Internet Shakespeare Editions

About this text

  • Title: Henry V (Quarto 1, 1600)
  • Editor: James D. Mardock
  • ISBN: 978-1-55058-409-7

    Copyright James D. Mardock. This text may be freely used for educational, non-profit purposes; for all other uses contact the Editor.
    Author: William Shakespeare
    Editor: James D. Mardock
    Peer Reviewed

    Henry V (Quarto 1, 1600)

    Enter Clarence, Gloster, Exeter, and Salisburie.
    2237.1War. My Lords the French are very strong.
    2245Exe. There is fiue to one, and yet they all are fresh.
    War. Of fighting men they haue full fortie thousand.
    Sal. The oddes is all too great. Farewell kind Lords:
    2250Braue Clarence, and my Lord of Gloster,
    My Lord of Warwicke, and to all farewell.
    2255Clar. Farewell kind Lord, fight valiantly to day,
    And yet in truth, I do thee wrong,
    For thou art made on the rrue sparkes of honour.
    Enter King.
    War. O would we had but ten thousand men
    Now at this instant, that doth not worke in England.
    King. Whose that, that wishes so, my Cousen Warwick?
    Gods will, I would not loose the honour
    One man would share from me,
    2266.1Not for my Kingdome.
    No faith my Cousen, wish not one man more,
    Rather proclaime it presently through our campe,
    That he that hath no stomacke to this feast,
    2280Let him depart, his pasport shall bee drawne,
    And crownes for conuoy put into his purse,
    of Henry the fift.
    We would not die in that mans company,
    That feares his fellowship to die with vs.
    This day is called the day of Cryspin,
    He that outliues this day, and sees old age,
    Shall stand a tiptoe when this day is named,
    And rowse him at the name of Cryspin.
    2285He that outliues this day, and comes safe home,
    Shall yearely on the vygill feast his friends,
    2290And say, to morrow is S. Cryspines day:
    Then shall we in their flowing bowles
    Be newly remembred. Harry the King,
    Bedford and Exeter, Clarence and Gloster,
    Warwick and Yorke.
    2295Familiar in their mouthes as houshold words.
    This story shall the good man tell his sonne,
    And from this day, vnto the generall doome:
    But we in it shall be remembred.
    We fewe, we happie fewe, we bond of brothers,
    For he to day that sheads his blood by mine,
    2305Shalbe my brother: be he nere so base,
    This day shall gentle his condition.
    Then shall he strip his sleeues, and shew his skars
    2291.1And say, these wounds I had on Crispines day:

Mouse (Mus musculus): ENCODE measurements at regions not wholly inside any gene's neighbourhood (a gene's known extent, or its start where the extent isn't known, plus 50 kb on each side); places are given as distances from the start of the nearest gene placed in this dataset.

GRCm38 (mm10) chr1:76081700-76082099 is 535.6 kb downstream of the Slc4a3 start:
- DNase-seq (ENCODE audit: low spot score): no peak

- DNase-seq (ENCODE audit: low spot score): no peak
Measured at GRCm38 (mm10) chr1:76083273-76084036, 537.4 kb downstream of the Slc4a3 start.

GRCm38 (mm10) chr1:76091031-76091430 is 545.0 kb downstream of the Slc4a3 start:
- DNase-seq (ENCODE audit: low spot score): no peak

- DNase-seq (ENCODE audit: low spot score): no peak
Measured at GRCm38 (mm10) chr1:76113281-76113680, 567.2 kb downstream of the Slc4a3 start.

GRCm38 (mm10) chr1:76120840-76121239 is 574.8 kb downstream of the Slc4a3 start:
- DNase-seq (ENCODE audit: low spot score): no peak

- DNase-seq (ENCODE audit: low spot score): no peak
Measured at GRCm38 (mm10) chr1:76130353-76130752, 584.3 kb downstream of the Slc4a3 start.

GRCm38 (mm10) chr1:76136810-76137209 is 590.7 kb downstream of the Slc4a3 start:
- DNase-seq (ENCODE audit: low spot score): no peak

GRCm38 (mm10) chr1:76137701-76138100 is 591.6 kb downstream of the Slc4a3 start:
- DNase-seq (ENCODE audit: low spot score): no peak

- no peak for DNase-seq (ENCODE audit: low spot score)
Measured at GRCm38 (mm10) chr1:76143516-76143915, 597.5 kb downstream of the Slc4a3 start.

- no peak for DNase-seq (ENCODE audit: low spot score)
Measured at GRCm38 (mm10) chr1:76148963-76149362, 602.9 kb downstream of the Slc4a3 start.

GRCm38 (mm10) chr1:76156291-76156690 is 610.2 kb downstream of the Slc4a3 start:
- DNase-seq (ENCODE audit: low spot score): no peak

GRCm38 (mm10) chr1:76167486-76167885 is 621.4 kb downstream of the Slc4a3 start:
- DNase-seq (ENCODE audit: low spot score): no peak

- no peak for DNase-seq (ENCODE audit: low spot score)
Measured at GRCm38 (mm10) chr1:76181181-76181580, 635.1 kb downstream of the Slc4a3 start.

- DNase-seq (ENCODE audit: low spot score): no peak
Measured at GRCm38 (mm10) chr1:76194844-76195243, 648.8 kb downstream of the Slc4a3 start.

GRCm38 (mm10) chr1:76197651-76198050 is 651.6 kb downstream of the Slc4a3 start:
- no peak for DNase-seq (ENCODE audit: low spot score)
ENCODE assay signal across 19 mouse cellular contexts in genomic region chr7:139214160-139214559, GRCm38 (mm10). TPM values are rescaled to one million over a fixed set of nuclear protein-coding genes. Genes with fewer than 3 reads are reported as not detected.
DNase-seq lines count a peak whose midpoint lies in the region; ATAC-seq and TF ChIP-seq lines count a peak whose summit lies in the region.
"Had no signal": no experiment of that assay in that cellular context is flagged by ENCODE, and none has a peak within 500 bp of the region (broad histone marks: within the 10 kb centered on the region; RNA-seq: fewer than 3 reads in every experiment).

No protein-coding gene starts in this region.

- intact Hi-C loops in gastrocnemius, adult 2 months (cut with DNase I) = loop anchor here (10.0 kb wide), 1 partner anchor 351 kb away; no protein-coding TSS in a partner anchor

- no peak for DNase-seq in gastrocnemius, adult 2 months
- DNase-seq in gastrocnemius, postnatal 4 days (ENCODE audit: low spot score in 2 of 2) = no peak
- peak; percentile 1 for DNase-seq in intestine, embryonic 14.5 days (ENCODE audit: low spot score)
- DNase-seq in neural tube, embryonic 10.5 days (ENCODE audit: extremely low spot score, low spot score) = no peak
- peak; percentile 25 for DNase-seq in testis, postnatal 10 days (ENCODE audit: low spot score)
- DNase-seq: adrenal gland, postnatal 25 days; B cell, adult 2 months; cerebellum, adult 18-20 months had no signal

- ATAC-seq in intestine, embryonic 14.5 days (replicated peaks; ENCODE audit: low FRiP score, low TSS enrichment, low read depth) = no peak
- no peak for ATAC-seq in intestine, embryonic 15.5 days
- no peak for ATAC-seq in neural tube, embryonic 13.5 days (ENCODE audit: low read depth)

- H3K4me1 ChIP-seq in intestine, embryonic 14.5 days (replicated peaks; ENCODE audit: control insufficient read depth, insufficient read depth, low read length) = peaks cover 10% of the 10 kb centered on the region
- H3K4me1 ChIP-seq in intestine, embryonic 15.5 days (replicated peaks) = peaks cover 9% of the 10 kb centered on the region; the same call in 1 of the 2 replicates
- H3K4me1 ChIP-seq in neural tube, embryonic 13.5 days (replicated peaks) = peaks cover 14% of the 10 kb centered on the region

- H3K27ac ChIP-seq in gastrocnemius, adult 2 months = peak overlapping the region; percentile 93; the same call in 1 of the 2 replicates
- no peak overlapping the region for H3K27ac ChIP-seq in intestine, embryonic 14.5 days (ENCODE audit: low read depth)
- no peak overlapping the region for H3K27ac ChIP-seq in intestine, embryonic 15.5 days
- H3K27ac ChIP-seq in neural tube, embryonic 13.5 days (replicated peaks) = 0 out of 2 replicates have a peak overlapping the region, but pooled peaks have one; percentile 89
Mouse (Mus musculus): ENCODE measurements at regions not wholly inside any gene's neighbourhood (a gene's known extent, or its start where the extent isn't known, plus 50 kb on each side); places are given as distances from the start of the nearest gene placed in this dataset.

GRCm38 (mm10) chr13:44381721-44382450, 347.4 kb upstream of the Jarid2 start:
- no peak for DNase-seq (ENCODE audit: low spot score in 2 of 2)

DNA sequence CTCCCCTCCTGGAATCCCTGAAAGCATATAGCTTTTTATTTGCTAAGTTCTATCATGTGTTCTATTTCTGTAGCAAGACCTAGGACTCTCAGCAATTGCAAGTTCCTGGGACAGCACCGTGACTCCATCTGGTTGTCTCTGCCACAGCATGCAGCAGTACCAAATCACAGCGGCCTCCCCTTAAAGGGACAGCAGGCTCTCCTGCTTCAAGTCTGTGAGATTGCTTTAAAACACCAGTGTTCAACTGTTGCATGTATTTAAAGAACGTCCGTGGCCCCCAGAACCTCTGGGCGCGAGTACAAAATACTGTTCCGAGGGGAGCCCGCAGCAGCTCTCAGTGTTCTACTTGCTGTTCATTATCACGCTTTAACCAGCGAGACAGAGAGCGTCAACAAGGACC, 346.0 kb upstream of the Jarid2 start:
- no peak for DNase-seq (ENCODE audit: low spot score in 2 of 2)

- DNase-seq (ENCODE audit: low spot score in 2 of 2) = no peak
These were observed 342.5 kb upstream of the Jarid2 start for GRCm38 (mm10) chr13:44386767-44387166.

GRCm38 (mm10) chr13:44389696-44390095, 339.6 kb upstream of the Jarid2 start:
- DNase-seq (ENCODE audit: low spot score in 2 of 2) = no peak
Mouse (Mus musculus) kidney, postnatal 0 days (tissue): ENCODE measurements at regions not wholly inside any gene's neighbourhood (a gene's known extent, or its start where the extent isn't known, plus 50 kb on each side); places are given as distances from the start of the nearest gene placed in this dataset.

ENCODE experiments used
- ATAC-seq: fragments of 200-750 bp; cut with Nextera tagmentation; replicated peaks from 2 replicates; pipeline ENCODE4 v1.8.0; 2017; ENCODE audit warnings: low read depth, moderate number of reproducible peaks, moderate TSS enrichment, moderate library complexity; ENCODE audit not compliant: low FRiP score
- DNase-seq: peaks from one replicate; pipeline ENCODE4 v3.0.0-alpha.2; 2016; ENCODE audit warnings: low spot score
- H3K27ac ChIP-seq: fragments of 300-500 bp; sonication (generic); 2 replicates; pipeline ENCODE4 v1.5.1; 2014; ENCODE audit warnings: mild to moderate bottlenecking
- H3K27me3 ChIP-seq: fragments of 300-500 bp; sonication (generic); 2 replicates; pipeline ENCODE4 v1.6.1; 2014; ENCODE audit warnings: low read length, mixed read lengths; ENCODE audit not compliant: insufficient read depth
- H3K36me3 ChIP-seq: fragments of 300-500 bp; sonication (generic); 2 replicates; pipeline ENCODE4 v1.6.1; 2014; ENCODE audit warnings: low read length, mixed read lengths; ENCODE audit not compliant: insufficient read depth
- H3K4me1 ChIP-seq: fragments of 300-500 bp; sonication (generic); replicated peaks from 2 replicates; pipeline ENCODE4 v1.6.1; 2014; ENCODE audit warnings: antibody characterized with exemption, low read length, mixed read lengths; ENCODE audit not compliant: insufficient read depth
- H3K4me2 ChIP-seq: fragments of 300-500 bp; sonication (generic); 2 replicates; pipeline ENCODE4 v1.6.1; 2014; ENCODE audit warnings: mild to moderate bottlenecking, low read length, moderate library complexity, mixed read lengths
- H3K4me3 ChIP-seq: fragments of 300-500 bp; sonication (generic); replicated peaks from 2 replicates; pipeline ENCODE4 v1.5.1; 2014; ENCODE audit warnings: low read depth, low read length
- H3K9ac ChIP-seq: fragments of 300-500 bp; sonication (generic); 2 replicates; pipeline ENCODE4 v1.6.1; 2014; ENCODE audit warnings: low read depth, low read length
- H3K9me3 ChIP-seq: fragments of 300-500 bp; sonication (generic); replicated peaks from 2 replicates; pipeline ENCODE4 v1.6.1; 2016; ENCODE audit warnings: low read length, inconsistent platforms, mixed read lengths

And Gentlemen in England now a bed,
    Shall thinke themselues accurst,
    And hold their manhood cheape,
    While any speake that fought with vs
    2310Vpon Saint Crispines day.
    Glost. My gracious Lord,
    The French is in the field.
    2315Kin. Why all things are ready, if our minds be so.
    War. Perish the man whose mind is backward now.
    King. Thou dost not wish more help frō England cousen?
    War. Gods will my Liege, would you and I alone,
    2320Without more helpe, might fight this battle out.
    E 2 King. Why
    The Chronicle Historie
    Why well said. That doth please me better,
    Then to wish me one. You know your charge,
    God be with you all.
    Enter the Herald from the French.
    2325Herald. Once more I come to know of thee king Henry,
    What thou wilt giue for raunsome?
    2335Kin. Who hath sent thee now?
    Her. The Constable of France.
    Kin. I prethy beare my former answer backe:
    Bid them atchieue me, and then sell my bones.
    Good God, why should they mock good fellows(thus?
    2340The man that once did sell the Lions skin,
    While the beast liued, was kild with hunting him.
    A many of our bodies shall no doubt
    Finde graues within your realme of France:
    Tho buried in your dunghils, we shalbe famed,
    For there the Sun shall greete them,
    And draw vp their honors reaking vp to heauen,
    Leauing their earthly parts to choke your clyme:
    2350The smel wherof, shall breed a plague in France:
    Marke then abundant valour in our English,
    That being dead, like to the bullets crasing,
    Breakes forth into a second course of mischiefe,
    Killing in relaps of mortalitie:
    2355Let me speake proudly,
    Ther's not a peece of feather in our campe,
    2360Good argument I hope we shall not flye:
    And time hath worne vs into slouendry.
    But by the mas, our hearts are in the trim,
    And my poore souldiers tel me, yet ere night
    Thayle be in fresher robes, or they will plucke
    2365The gay new cloathes ore your French souldiers eares,
    And turne them out of seruice. If they do this,
    As if it please God they shall,
    Then shall our ransome soone be leuied.
    of Henry the fift.
    Saue thou thy labour Herauld:
    2370Come thou no more for ransom, gentle Herauld.
    They shal haue nought I sweare, but these my bones:
    Which if they haue, as I wil leave am them,
    Will yeeld them litle, tell the Constable.
    Her. I shall deliuer so.
    2375Exit Herauld.
    Yorke. My gracious Lord, vpon my knee I craue,
    2380The leading of the vaward.
    Kin. Take it braue Yorke. Come souldiers lets away:
    And as thou pleasest God, dispose the day.